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Analysis of oxygen-17 excess of nitrate and sulfate at sub-micromole levels using the pyrolysis method


Correspondence to: B. Alexander, Department of Atmospheric Sciences, University ofWashington, Seattle, WA, USA.




The oxygen-17 excess (Δ17O) of nitrate and sulfate contains valuable information regarding their atmospheric formation pathways. However, the current pyrolysis method to measure Δ17O requires large sample amounts (>4 µmol for nitrate and >1 µmol for sulfate). We present a new approach employing a Gas Bench interface which cryofocuses O2 produced from sample pyrolysis, enabling the analysis of sub-micromole size samples.


Silver nitrate or sulfate at sub-micromole levels in a sample container was thermally decomposed to O2 and byproducts in a modified Temperature Conversion/Elemental Analyzer (TC/EA). Byproducts (mainly NO2 for silver nitrate and SO2 for silver sulfate) were removed in a liquid nitrogen trap and the sample O2 was carried by ultra-pure helium (He) gas to a Gas Bench II interface where it was cryofocused prior to entering an isotope ratio mass spectrometer.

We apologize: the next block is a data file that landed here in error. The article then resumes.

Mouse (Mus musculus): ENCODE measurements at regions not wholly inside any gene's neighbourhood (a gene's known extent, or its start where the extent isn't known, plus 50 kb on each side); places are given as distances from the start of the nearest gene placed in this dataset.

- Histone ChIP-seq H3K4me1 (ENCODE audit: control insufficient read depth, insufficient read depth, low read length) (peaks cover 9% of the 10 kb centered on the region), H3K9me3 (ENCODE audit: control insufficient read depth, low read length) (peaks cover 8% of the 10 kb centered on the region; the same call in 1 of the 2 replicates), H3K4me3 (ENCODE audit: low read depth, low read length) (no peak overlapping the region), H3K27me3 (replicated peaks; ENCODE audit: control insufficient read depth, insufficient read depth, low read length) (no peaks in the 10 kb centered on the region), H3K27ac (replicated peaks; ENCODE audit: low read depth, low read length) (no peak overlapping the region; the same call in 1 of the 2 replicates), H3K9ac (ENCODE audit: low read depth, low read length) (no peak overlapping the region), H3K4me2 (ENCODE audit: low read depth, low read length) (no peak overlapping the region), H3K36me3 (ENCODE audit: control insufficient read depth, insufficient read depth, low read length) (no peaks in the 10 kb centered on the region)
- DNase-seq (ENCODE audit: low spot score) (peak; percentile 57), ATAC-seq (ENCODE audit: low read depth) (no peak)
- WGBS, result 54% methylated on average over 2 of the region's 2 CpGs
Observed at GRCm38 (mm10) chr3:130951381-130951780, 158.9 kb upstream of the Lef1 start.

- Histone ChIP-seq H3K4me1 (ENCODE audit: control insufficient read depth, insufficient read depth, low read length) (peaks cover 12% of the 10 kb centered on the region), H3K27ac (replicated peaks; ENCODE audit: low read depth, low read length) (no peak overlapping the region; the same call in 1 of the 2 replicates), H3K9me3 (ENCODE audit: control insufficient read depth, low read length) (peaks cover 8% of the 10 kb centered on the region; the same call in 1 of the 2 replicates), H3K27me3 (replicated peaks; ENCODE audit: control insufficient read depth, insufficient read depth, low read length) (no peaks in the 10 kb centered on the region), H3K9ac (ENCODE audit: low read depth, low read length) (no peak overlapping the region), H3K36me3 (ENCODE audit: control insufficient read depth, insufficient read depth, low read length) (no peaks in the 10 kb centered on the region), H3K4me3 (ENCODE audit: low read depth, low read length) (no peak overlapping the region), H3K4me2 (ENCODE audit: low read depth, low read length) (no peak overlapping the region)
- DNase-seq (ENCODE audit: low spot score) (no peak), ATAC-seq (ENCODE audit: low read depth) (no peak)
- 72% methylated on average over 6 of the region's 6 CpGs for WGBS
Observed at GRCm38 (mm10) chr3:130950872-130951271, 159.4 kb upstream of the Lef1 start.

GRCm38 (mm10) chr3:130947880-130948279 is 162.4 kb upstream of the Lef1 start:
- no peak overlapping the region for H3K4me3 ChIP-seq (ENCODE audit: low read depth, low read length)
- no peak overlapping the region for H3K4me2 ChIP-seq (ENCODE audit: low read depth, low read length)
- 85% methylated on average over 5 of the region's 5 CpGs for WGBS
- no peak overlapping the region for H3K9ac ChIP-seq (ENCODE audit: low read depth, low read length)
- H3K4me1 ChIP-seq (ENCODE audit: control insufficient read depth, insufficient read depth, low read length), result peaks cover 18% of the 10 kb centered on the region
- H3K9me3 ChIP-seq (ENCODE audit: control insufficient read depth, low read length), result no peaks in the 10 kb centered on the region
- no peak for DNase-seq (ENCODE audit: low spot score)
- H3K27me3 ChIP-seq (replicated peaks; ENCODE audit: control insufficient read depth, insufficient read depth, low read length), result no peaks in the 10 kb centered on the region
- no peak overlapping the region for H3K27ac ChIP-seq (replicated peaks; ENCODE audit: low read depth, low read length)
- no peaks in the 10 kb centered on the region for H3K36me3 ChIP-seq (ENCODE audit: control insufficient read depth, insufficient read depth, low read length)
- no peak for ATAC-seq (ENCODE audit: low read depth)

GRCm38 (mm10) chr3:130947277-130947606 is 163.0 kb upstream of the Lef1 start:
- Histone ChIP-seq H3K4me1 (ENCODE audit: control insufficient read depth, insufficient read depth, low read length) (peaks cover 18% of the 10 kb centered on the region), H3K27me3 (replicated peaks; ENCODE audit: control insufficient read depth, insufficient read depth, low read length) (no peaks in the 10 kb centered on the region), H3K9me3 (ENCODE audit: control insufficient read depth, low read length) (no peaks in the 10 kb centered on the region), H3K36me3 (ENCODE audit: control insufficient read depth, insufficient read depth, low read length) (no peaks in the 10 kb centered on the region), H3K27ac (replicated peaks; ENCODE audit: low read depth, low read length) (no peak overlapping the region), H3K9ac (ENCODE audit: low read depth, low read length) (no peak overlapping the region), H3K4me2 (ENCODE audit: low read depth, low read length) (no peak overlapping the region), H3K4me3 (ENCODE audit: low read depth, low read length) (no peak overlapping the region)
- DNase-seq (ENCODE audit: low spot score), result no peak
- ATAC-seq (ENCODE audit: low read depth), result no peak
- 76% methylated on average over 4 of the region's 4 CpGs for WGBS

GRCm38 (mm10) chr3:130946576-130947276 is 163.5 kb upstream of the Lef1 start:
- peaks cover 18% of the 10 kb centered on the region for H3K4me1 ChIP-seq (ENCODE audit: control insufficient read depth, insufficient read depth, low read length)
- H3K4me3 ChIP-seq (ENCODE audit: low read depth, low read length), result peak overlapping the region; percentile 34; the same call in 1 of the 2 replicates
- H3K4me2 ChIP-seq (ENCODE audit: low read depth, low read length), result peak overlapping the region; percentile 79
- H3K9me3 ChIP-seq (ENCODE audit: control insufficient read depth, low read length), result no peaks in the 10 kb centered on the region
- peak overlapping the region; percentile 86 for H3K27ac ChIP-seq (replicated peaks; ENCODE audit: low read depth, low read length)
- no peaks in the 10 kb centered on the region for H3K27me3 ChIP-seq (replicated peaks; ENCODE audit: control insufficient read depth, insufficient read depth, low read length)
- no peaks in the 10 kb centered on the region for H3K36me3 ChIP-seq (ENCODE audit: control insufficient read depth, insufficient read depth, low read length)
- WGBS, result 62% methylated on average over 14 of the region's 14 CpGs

Analysis of the international nitrate reference material USGS35 (Δ17O = 21.6‰) within the size range of 300–1000 nmol O2 gave a mean Δ17O value of (21.6 ± 0.69) ‰ (mean ±1σ). Three inter-laboratory calibrated sulfate reference materials, Sulf-α, Sulf-β and Sulf-ε, each within the size range of 180–1000 nmol O2, were analyzed and shown to possess mean Δ17O values of (0.9 ± 0.10) ‰, (2.1 ± 0.25) ‰ and (7.0 ± 0.63) ‰, respectively.


The analyses of nitrate and sulfate reference materials at sub-micromole levels gave Δ17O values consistent with their accepted values. This new approach of employing the Gas Bench to cryofocus O2 after the pyrolysis of AgNO3 and Ag2SO4 particularly benefits the effort of measuring Δ17O in sample types with a low abundance of nitrate and sulfate such as ice cores. Copyright © 2013 John Wiley & Sons, Ltd.

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